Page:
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All the Perl that's Practical to Extract and Report

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  • question - do XS modules load parallel to the jvm, or are they off the table entirely?
    • Java uses JNI which is its native extension mechanism. I'm pretty sure at least basic XS modules could be compiled using a compat layer that provides XSUB.h and perl.h definitions but calls the appropriate JNI functions instead.

      (and no, I'm not volunteering)

    • It was my understanding that, like Ruby, the C extensions won't be available. That being said, I don't know that this is impossible, but it's not planned as far as I'm aware.

      Those XS extensions written in order to interface with different C libraries might be problematic. Those written for speed would be suitable candidates for rewriting as Java approaches the speed of C (and in some benchmarks can exceed it due to Java's optimizations).

      • i guess that my pipe dream of a spidermonkey perl module running inside the jvm isn't going to happen. oh well, at least there's still rhino.
  • In case there are people interested, I have started a similar-yet-different project.

    At the moment I am concentrating in writing a Perl parser in Perl (it can currently parse itself) and writing a .Net backend for it using DLR (there is nothing working yet, but I hope to have something soon).

    Check out [].

    in time I hope to have something like PyPy: a complete Perl runtime written in Perl and recompilable to any lower level platform (I am dreaming to support

  • new has become a keyword.

    I can't see why that'd be necessary. For Perl 5 object semantics (overloading, AUTOLOAD, UNIVERSAL, dispatch) you need a thunking layer between Perl objects and Java objects already. If you want interoperability between them, you need the same thunking layer.

    In my mind, the right approach is to translate all bless REFERENCE syntax into metaobject calls, not to add new syntax. The Perl 5 data and object models are flexible enough that you can implement them in terms of Java mor

    • I agree it's not necessary to make new a keyword, and I don't think it's desirable. I wasn't thinking about making JVM objects available at the Perl level, but if you wanted to do that, I'd propose a new keyword instead: javanew, or something like that. Then Perl can be Perl, and if you want to get to JVM objects you can.

      Come to think of it, even better than a keyword might be a module. It'd have to be a very special module, though, something akin to DynaLoader.

      Anyway, great project! It's been done (and

      J. David works really hard, has a passion for writing good software, and knows many of the world's best Perl programmers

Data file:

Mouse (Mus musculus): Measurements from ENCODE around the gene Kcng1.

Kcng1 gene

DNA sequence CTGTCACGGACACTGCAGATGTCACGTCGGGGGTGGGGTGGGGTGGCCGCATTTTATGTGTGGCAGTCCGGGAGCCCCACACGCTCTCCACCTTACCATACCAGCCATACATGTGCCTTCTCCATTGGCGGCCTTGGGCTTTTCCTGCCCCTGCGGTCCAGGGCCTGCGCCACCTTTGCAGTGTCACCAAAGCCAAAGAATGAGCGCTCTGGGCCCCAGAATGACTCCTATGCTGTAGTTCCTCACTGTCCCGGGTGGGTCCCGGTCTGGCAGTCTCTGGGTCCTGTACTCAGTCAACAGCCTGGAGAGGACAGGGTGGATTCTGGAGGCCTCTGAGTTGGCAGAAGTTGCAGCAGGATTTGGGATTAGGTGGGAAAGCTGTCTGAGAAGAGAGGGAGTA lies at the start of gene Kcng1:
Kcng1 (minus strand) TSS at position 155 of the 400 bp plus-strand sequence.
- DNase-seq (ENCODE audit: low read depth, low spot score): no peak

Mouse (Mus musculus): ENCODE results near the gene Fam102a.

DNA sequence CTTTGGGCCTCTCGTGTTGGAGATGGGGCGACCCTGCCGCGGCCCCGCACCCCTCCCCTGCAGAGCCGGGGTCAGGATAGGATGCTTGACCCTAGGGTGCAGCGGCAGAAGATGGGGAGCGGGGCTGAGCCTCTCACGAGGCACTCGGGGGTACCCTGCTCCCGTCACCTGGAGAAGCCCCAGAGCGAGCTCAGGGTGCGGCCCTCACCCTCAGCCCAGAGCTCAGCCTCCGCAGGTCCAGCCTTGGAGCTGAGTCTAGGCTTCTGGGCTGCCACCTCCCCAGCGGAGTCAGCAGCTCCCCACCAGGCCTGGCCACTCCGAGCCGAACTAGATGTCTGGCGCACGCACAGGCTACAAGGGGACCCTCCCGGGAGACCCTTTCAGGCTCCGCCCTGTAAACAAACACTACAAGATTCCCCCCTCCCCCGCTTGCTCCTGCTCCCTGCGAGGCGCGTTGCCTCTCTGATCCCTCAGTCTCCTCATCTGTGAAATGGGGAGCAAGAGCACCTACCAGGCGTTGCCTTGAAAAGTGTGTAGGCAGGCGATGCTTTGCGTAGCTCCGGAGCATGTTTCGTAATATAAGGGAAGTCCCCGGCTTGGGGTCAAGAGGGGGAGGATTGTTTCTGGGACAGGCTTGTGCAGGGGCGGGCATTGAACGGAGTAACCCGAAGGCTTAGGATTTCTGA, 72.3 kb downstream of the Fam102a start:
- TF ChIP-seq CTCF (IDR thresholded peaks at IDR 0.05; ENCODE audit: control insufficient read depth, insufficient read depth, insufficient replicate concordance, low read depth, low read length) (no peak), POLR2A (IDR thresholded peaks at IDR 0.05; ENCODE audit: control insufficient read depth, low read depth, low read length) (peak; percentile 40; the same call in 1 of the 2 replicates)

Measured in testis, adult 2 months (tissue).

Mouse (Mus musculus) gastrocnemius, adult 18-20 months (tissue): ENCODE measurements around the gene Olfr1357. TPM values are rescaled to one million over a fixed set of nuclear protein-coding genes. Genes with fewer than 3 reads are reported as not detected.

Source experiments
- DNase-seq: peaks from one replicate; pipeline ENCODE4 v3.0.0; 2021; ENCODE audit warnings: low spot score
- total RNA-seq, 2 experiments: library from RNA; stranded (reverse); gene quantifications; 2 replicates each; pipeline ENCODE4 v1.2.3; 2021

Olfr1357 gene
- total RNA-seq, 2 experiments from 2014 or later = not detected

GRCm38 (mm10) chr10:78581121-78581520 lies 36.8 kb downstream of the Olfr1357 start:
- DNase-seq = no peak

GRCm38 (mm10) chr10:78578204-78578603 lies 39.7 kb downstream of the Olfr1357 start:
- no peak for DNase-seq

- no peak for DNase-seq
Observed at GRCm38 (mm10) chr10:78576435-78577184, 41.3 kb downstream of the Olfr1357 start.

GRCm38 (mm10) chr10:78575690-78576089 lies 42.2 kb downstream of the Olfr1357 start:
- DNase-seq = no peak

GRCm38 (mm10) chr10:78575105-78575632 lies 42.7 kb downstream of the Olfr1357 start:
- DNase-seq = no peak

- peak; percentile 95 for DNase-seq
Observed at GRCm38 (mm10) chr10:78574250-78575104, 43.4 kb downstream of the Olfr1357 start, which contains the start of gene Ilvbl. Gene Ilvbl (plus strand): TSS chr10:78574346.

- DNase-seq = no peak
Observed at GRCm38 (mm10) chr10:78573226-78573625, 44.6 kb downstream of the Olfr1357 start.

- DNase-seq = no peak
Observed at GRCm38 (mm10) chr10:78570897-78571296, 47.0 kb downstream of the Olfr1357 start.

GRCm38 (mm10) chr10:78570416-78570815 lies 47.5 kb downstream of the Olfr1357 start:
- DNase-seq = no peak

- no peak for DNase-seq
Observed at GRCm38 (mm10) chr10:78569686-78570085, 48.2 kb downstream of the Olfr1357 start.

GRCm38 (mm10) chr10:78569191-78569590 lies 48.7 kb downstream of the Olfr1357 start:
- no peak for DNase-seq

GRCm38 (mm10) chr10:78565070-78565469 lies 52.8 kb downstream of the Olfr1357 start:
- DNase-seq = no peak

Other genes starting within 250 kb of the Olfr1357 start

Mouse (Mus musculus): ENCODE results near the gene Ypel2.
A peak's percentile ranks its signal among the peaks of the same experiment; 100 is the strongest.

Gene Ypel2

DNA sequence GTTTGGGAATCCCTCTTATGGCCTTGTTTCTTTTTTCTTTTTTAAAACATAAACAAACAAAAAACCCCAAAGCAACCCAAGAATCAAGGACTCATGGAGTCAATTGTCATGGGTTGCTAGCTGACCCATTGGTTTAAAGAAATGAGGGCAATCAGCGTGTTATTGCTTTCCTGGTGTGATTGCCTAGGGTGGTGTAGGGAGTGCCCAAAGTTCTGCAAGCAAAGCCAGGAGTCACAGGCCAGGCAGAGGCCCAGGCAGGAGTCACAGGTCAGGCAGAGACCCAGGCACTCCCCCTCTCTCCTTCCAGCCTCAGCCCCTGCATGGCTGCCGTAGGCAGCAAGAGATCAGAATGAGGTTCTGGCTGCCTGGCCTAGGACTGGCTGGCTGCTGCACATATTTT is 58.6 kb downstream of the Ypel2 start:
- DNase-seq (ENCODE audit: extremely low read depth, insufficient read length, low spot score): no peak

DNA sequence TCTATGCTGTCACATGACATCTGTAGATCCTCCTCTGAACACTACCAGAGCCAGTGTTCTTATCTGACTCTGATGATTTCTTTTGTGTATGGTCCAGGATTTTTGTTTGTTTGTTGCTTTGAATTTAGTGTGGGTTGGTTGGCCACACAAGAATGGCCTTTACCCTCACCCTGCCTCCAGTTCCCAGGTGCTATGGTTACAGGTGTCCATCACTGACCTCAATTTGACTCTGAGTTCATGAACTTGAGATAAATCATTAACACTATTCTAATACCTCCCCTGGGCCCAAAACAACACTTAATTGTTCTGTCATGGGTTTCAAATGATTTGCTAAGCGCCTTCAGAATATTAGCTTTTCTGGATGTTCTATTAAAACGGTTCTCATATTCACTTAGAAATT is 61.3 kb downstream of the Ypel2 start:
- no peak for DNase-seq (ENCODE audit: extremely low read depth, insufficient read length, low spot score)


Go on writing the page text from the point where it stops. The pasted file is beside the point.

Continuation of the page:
• But what do you do if you want to instantiate a Ruby object? Create a rubynew constructor? New constructors for every language out there? It gets unwieldy after a while.

        • Add to that the fact that adding keywords specific to an implementation diverges from the reference implementation. Library fragmentation is bad enough; as Microsoft and Sun about that sometime (though the latter has been happy to inflict it upon other languages).

          • You'd have to talk to the people putting it together. At some point, there's probably going to be some divergence. Perhaps they can also get rid of legacy stuff that's holding Perl back?

            • Perhaps they can also get rid of legacy stuff that's holding Perl back?

              I have no hope of that experiment succeeding until p5p consensus finally acknowledges that its long dalliance with DarkPAN-paralyzed stagnation has failed, miserably. (Perl 5 doesn't have classes in 2009?)

              Of course, a successful Perl 5 on the JVM (or even Parrot) might demonstrate that the sky hasn't fallen, and both people who care about running code last modified in 1995 on a release from 2009 can well and truly port it themselves (

        • In that case, I like the idea of having to go through a module, better. When you want a Java object, you have to explicitly go through a Perl module that provides that access. When you want a Ruby object, similar story, different module.

          I had no idea you were trying to provide access to objects in so many different languages...

          J. David works really hard, has a passion for writing good software, and knows many of the world's best Perl programmers
  • First of all this sounds like a very exciting and interesting project.

    But I have to agree with chromatic that, if you want to support as much of Perl as possible, you'll probably need some kind of indirection layer, both for the object system and for things like local $a[2] = $stuff; (Or is that handled in the SV structure?)

    Another piece of interest - does it support BEGIN blocks (and if not, is that planned)?

  • I posted this blog entry into reddit and this link was posted in comments: Considerations on Porting Perl to the Java Virtual Machine - master thesis [].